Yorkshire's defeat by Durham at the NatWest T20 Blast Finals Day at Edgbaston last week robbed them of the chance of a unique hat-trick of Trophy wins in county cricket's three major competitions.
But that setback, due largely to the searing pace of Mark Wood, has made the Vikings more determined than ever to beat Surrey in their Royal London 50-over Cup semi-final clash with Surrey at Headingley on Sunday.
That would significantly boost their hopes of going on to win the Lord's showpiece final on September 17 and at the same time lift the Specsavers County Championship title for a third consecutive year.
Should they achieve these two objectives it will be the first time in the club's history that they have won the Championship and a one-day title in the same season.
Yorkshire coach, Jason Gillespie, said that their T20 upset had now gone and they had to forget about it and move on.
"Obviously, that didn't go to plan but we're looking to move forward," he said.
"We need to play better. We have just got to focus on what we are good at and play to our strengths. If we do that we'll give ourselves the very best chance.
"We know we are a good side and this is a good opportunity to show what we can do. It would be nice to get to Lord's but we know it's a tough challenge against Surrey first.
"We know that they are a very good side, also, and they have all bases covered. They are an aggressive team so we know we will have to play very well to compete with them."
Gillespie was philosophical about the fact that Yorkshire would be without five of their top players who are on England duty - Joe Root, Jonny Bairstow, Liam Plunkett, Adil Rashid and David Willey.
"We are going through a phase at Yorkshire where we have a lot of our players representing their country," he said.
"That's happened to many sides in the past and now it's Yorkshire's turn. We just have to adapt to that and we feel that we have the squad to compete and challenge for trophies. We're just delighted that the lads get to represent their country and this gives others a chance to do well for Yorkshire."
With the weather set fair for Sunday a bumper crowd is expected to watch this tussle against a side which Yorkshire fans want to see their team beat with an intensity second only to Lancashire.
But whatever the current strengths of the opposing teams, Yorkshire will have to be at their best because history is very much against them in semi-final knockout battles in List A cricket.
In all, they have appeared in 20 of the major tournaments' semi-finals and have only made it through to the final on six occasions but their record at Lord's is better with four wins and two defeats.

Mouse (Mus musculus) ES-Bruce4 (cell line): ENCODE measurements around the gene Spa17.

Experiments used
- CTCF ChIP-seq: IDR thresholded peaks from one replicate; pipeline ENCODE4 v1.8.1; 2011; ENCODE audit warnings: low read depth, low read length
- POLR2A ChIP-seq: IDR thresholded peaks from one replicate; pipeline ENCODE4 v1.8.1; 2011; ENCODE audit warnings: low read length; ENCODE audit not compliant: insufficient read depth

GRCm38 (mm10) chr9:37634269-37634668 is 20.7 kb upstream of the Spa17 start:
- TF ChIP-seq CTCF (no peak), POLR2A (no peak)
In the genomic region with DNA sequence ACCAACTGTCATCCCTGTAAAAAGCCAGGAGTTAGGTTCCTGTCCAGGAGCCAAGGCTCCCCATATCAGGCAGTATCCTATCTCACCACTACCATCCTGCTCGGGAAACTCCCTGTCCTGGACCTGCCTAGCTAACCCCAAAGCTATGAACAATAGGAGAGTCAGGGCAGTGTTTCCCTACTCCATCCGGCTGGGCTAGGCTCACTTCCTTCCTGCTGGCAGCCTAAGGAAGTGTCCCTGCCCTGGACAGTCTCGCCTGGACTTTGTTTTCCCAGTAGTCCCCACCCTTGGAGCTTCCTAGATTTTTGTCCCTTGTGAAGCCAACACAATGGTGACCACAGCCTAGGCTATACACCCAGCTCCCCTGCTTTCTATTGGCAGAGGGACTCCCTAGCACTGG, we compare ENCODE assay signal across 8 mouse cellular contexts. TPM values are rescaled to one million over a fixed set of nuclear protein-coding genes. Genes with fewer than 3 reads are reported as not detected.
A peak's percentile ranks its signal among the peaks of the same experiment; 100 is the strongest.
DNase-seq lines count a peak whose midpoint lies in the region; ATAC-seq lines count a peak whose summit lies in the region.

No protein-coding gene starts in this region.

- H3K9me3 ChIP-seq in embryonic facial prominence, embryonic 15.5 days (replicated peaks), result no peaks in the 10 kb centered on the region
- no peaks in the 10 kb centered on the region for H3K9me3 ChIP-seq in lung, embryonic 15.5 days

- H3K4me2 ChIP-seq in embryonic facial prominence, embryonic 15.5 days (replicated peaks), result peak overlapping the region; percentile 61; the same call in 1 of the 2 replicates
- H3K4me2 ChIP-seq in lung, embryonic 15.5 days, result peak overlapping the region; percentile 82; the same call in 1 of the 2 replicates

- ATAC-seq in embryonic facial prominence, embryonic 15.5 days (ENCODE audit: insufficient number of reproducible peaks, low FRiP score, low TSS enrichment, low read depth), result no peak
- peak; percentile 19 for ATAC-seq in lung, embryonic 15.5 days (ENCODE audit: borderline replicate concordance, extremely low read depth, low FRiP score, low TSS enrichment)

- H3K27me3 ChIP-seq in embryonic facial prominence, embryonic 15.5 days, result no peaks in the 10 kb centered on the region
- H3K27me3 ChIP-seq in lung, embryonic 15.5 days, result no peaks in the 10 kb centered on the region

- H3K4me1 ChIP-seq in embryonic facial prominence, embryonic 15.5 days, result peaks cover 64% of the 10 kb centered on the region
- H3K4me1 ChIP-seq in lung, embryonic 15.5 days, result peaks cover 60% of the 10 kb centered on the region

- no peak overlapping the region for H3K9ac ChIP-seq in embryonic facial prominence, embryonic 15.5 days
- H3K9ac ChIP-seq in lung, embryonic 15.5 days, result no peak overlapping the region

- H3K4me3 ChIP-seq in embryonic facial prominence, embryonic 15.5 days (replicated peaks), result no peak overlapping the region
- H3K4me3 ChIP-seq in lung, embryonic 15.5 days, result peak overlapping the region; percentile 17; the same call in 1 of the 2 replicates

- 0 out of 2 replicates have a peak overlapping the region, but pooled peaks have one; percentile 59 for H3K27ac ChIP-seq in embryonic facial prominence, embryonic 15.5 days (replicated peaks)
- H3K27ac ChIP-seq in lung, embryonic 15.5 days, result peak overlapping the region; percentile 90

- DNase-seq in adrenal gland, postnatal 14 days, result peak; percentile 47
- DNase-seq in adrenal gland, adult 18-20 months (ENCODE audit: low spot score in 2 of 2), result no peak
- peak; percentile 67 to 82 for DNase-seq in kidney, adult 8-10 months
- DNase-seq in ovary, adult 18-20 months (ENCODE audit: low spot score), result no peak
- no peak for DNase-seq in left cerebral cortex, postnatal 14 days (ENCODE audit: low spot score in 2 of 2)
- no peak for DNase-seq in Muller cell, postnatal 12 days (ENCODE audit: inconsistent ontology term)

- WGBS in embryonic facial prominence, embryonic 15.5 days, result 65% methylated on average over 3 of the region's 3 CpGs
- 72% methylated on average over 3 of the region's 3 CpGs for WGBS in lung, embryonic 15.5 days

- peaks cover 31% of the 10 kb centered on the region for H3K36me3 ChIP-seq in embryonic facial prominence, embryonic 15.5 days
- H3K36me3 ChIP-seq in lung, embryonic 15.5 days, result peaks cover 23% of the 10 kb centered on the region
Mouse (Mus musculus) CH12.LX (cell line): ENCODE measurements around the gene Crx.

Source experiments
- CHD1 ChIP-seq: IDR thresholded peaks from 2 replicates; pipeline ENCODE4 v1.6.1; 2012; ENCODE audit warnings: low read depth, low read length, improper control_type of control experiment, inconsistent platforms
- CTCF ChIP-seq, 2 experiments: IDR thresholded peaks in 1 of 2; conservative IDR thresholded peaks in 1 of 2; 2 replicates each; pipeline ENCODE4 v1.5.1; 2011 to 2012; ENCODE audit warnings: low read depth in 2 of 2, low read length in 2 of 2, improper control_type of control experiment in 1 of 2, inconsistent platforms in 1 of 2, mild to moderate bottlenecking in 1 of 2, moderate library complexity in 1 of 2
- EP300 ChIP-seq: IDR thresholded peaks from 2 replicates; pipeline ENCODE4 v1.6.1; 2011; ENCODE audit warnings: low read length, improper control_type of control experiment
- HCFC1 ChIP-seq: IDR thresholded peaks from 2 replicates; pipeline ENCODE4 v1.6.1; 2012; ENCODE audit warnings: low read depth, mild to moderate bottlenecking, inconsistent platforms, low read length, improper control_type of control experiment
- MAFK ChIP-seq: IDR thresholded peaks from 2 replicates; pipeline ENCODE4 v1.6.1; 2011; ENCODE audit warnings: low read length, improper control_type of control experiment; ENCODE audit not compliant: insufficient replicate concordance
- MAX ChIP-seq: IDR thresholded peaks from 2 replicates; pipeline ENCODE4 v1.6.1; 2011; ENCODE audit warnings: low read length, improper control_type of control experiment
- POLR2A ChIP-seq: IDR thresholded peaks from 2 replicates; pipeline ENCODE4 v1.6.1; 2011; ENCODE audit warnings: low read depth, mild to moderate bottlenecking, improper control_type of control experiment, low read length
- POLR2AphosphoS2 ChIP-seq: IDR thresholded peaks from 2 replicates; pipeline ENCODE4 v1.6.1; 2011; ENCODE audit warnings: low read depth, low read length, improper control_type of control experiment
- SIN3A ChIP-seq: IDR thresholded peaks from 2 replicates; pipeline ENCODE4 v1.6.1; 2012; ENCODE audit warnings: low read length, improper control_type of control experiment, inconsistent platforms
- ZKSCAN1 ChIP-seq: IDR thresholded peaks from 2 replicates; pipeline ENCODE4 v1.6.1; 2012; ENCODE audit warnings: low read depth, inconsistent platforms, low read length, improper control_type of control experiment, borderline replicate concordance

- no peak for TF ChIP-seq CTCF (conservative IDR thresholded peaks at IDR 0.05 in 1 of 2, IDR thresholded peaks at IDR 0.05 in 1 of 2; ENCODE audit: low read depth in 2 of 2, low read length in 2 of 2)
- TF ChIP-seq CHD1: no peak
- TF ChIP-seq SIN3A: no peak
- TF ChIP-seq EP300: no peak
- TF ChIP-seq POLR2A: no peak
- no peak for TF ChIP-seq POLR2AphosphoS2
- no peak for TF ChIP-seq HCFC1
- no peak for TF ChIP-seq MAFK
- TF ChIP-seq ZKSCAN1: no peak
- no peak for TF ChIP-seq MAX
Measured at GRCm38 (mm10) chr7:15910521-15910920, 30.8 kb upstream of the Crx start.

And the record books show that along the way to at least a couple of these triumphs they have swept aside Surrey.
The Gillette Cup, the first of the one-day competitions, was won in its first two seasons by the all-conquering Sussex side, but then Yorkshire made it to their first final in 1965 and beat Surrey by 175 runs, thanks in the main to a stunning 146 from Geoffrey Boycott which remains one of the best knocks ever seen in limited overs cricket.
Perhaps an even more amazing result, however, was when Yorkshire overpowered Surrey by ten wickets in the Cheltenham and Gloucester Trophy semi-final at Headingley in 2002 on their way to beating Somerset in the final.
The semi-final had been scheduled for Wednesday, July 31, but a rain-soaked ground made play impossible either on that day or on the two which followed.
A bowl-out had been anticipated for the Friday evening but Lord's allowed the rules to be bent a little so that the match could take place on the Sunday, despite Surrey being in action at Whitgift School the previous day in the Norwich Union League.
The pitch originally chosen for the Headingley match had been used on the Saturday for Yorkshire's League game against Nottinghamshire and a new strip was prepared which Surrey felt was damp at the start when they were put in to bat and could only manage 173 for eight in 48-overs, the game suffering weather interruptions.
Craig White was the chief destroyer with four for 35 from his ten overs but he made an even bigger impact with the bat as he and Matthew Wood reached a revised Duckworth-Lewis target of 167 in a mere 24.1 overs. White was unbeaten on exactly 100 while Wood hit a less frenzied 57.
It is rare for Yorkshire v Surrey matches not to include high drama of some sort or other and Sunday's semi-final should be as ferociously fought as ever.